CFF 2017: Interview with The Lost Arcade director Kurt Vincent

The Lost Arcade, the first film from Kurt Vincent and Irene Chin, takes the form of a eulogy for Chinatown Fair, which was the last independent arcade operating in New York City. But what the film makes clear is that wasn’t the sole reason that the Fair was special.

Each of the customers and employees interviewed for the film lovingly and eloquently recall what the arcade meant to them. It ranges from finding friends, to a safe haven, a refuge from the rest of the world. The sense of community that existed seems organic and recognized as special by everyone who was a part of it. For many, the Chinatown Fair was the one place they didn’t feel like an outcast. Cinedelphia had an opportunity to interview the director, Kurt Vincent, in advance of the film’s Philadelphia premiere during the Cinedelphia Film Festival.

Cinedelphia: What drew you to tell this story?
Kurt Vincent: At first I wanted to find out how a video arcade was thriving in 2011. It was such an anomaly that Chinatown Fair still existed and was so busy. It didn’t make sense to me.

C: What was the most surprising thing you learned about the arcade community or Chinatown Fair while making the film?

K: How diverse the community at the arcade was. I had and still haven’t seen another place with more racial diversity and harmony. I was also very surprised at what video games meant to the people at the arcade. Entertainment was/is such a small part of the experience of playing at the arcade. The competitive games connected the players, bonding them, enabling meaningful interactions and resulting in friendship/community. The games were also vehicles of self-expression and a skill that one could direct their energy towards – something to be passionate about.

C: Arcades seem like an important “Third Place” for youth, especially in urban areas, and the Chinatown Fair is a great specific example of this. How valuable is this community of young people, especially given the relative lack of adult supervision?

K: I think it’s incredible valuable – I don’t think I would have made the movie if I didn’t believe that such a place provided such an important service. The lack of adult supervision was integral to the arcade succeeding. The way Sam, the longtime owner, ran the arcade allowed for kids to be themselves and not worry about upsetting anyone. The arcade was rugged and beat up – so everyone felt comfortable. It was alright if they spilled a drink or wanted to make out some with their crush. It was that kind of place. This type of place is rare.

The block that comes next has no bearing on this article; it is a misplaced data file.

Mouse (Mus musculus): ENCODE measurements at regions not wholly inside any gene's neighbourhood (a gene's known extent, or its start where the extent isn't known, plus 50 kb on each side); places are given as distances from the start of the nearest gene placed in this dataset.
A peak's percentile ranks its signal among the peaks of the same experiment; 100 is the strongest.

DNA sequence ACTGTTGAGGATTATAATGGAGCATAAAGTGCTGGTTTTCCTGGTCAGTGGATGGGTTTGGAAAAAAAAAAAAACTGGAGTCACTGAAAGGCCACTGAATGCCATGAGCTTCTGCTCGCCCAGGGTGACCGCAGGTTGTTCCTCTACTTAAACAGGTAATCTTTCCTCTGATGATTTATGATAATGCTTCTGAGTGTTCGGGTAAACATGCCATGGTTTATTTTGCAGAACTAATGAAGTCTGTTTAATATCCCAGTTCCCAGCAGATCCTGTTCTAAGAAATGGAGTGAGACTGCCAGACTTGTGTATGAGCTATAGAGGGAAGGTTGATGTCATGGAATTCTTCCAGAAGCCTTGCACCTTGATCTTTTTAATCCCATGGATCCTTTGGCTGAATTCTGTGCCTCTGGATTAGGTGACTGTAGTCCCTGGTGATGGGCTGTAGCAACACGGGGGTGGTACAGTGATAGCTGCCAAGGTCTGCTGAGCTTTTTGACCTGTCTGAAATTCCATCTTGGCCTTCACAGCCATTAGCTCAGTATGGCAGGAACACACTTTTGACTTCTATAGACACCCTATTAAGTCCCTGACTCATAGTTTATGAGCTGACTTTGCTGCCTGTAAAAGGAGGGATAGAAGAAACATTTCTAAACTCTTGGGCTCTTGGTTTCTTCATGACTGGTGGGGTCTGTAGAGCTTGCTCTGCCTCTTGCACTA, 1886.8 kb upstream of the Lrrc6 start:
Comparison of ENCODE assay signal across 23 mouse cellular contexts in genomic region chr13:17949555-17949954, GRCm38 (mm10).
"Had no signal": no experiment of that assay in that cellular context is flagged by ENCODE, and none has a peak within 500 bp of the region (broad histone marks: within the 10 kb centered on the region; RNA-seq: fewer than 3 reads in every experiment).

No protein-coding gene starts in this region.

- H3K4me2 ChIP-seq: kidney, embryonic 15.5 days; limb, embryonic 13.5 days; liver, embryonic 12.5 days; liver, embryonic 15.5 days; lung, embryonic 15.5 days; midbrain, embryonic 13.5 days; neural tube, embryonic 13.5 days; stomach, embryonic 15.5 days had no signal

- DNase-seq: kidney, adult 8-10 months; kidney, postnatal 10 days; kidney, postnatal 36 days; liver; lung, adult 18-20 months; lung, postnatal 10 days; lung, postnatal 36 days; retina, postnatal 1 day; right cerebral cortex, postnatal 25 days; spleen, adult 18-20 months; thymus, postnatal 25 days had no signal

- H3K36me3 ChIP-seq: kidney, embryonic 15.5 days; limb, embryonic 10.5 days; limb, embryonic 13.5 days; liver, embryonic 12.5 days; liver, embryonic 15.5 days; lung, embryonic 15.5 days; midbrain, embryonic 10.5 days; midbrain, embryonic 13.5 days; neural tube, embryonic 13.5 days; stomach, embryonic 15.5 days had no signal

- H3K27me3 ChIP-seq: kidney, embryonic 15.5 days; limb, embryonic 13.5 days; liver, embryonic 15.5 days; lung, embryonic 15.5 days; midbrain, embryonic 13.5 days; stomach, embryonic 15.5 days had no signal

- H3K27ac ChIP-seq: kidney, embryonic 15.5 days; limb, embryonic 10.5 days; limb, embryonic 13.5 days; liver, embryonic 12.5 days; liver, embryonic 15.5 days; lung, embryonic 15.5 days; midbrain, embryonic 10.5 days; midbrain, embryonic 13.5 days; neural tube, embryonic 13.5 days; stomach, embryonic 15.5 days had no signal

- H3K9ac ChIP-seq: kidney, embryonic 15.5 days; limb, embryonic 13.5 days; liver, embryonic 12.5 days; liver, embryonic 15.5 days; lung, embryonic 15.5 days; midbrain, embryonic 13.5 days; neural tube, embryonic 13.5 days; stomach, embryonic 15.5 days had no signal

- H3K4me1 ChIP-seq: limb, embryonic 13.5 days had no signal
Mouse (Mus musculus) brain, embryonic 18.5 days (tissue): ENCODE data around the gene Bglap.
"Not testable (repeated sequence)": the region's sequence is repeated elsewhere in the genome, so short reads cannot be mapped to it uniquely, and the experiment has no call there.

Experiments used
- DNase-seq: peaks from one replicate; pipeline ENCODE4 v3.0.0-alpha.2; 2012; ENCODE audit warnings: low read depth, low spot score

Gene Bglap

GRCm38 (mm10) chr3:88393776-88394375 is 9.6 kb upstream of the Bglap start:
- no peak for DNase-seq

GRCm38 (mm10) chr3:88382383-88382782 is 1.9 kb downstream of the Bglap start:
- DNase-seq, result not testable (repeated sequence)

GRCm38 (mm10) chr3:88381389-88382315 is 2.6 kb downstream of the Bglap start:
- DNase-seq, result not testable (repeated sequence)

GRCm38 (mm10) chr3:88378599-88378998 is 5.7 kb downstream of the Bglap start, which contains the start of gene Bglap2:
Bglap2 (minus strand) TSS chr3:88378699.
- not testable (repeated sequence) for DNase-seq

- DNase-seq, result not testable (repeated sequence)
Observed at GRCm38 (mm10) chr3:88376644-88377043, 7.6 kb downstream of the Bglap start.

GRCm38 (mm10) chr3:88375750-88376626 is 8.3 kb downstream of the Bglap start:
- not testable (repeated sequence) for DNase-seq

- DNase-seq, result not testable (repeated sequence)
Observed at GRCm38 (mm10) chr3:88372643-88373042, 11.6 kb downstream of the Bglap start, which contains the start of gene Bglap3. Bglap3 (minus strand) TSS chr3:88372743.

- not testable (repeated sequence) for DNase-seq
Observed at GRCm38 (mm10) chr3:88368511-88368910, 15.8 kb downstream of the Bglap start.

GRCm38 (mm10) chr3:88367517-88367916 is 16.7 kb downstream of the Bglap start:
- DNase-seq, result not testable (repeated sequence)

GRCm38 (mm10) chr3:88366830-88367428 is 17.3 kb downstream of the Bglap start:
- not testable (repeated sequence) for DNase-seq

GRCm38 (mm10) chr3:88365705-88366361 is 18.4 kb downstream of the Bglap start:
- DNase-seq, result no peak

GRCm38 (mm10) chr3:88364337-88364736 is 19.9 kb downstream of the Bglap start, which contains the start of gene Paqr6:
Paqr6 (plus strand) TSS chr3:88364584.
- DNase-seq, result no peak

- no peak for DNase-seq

C: Unlike Indie Game: The Movie, you mostly focus on the audience for video games, and yet the language that players use to describe their experience in and around playing video games is similar to the developers. However, they rarely mention specific games. Do you think this is specific to the arcade crowd, since the games are less plot-driven, and more about social interaction?
K: That’s an interesting insight.  I think it’s likely a result of my editing the story in a certain way. I consciously wanted to take focus away from a specific game and make it about the experience of playing competitive games in a public place – the social interaction around that.

C: Your favorite arcade game?

K: My current favorite arcade game is Pac-Man Battle Royale.  It’s a perfect arcade game to play with friends and I’ve had a lot of fun playing it recently. I wish they added some features to it to increase the competitiveness to it, but it’s great!

The Lost Arcade has its Philly premiere during the Cinedelphia Film Festival, Sunday April 16 at 6:00 PM. Event details and purchase tickets here.

Author: Ryan Silberstein

Ryan has been writing thoughtful film reviews and pop culture commentary on and off for over a decade. He spends his days at a company named one of the best to work for in the Philadelphia area. His other interests include comic books, coffee, experimental beer, discovering new music, and books.

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